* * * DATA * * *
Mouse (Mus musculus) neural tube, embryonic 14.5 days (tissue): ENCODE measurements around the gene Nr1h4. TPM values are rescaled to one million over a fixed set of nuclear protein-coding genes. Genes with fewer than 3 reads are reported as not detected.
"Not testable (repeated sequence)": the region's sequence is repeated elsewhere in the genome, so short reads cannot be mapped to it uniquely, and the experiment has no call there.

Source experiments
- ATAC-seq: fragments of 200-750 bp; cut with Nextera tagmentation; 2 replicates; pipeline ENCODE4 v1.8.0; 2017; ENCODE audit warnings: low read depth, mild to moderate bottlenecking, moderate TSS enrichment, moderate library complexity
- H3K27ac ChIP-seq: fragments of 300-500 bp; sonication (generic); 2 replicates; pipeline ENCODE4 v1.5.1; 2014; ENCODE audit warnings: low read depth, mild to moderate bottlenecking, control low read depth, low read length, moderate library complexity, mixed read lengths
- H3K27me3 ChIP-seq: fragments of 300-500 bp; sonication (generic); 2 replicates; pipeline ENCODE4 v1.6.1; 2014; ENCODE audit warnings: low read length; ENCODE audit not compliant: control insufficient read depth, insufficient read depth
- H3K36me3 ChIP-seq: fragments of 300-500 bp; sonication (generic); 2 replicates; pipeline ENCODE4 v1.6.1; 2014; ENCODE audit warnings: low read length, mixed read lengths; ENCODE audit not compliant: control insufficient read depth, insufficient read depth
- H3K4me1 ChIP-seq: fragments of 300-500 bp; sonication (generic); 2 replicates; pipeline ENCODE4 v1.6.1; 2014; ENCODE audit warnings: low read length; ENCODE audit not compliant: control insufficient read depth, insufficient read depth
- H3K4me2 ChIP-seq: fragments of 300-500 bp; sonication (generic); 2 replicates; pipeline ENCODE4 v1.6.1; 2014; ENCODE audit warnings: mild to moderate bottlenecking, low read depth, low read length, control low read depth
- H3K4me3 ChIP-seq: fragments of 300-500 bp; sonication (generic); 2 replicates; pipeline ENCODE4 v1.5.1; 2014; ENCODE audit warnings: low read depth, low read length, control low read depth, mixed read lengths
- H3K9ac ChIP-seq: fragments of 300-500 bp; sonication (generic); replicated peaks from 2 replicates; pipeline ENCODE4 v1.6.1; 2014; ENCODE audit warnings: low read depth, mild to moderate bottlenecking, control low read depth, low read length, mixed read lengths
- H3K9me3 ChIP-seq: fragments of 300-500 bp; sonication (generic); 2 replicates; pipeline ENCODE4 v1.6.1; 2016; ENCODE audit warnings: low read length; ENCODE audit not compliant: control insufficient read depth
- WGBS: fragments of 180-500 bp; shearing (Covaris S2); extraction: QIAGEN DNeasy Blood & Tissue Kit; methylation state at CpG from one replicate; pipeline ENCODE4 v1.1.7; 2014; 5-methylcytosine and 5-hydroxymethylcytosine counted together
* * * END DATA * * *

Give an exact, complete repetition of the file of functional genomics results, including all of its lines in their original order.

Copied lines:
Mouse (Mus musculus) neural tube, embryonic 14.5 days (tissue): ENCODE measurements around the gene Nr1h4. TPM values are rescaled to one million over a fixed set of nuclear protein-coding genes. Genes with fewer than 3 reads are reported as not detected.
"Not testable (repeated sequence)": the region's sequence is repeated elsewhere in the genome, so short reads cannot be mapped to it uniquely, and the experiment has no call there.

Source experiments
- ATAC-seq: fragments of 200-750 bp; cut with Nextera tagmentation; 2 replicates; pipeline ENCODE4 v1.8.0; 2017; ENCODE audit warnings: low read depth, mild to moderate bottlenecking, moderate TSS enrichment, moderate library complexity
- H3K27ac ChIP-seq: fragments of 300-500 bp; sonication (generic); 2 replicates; pipeline ENCODE4 v1.5.1; 2014; ENCODE audit warnings: low read depth, mild to moderate bottlenecking, control low read depth, low read length, moderate library complexity, mixed read lengths
- H3K27me3 ChIP-seq: fragments of 300-500 bp; sonication (generic); 2 replicates; pipeline ENCODE4 v1.6.1; 2014; ENCODE audit warnings: low read length; ENCODE audit not compliant: control insufficient read depth, insufficient read depth
- H3K36me3 ChIP-seq: fragments of 300-500 bp; sonication (generic); 2 replicates; pipeline ENCODE4 v1.6.1; 2014; ENCODE audit warnings: low read length, mixed read lengths; ENCODE audit not compliant: control insufficient read depth, insufficient read depth
- H3K4me1 ChIP-seq: fragments of 300-500 bp; sonication (generic); 2 replicates; pipeline ENCODE4 v1.6.1; 2014; ENCODE audit warnings: low read length; ENCODE audit not compliant: control insufficient read depth, insufficient read depth
- H3K4me2 ChIP-seq: fragments of 300-500 bp; sonication (generic); 2 replicates; pipeline ENCODE4 v1.6.1; 2014; ENCODE audit warnings: mild to moderate bottlenecking, low read depth, low read length, control low read depth
- H3K4me3 ChIP-seq: fragments of 300-500 bp; sonication (generic); 2 replicates; pipeline ENCODE4 v1.5.1; 2014; ENCODE audit warnings: low read depth, low read length, control low read depth, mixed read lengths
- H3K9ac ChIP-seq: fragments of 300-500 bp; sonication (generic); replicated peaks from 2 replicates; pipeline ENCODE4 v1.6.1; 2014; ENCODE audit warnings: low read depth, mild to moderate bottlenecking, control low read depth, low read length, mixed read lengths
- H3K9me3 ChIP-seq: fragments of 300-500 bp; sonication (generic); 2 replicates; pipeline ENCODE4 v1.6.1; 2016; ENCODE audit warnings: low read length; ENCODE audit not compliant: control insufficient read depth
- WGBS: fragments of 180-500 bp; shearing (Covaris S2); extraction: QIAGEN DNeasy Blood & Tissue Kit; methylation state at CpG from one replicate; pipeline ENCODE4 v1.1.7; 2014; 5-methylcytosine and 5-hydroxymethylcytosine counted together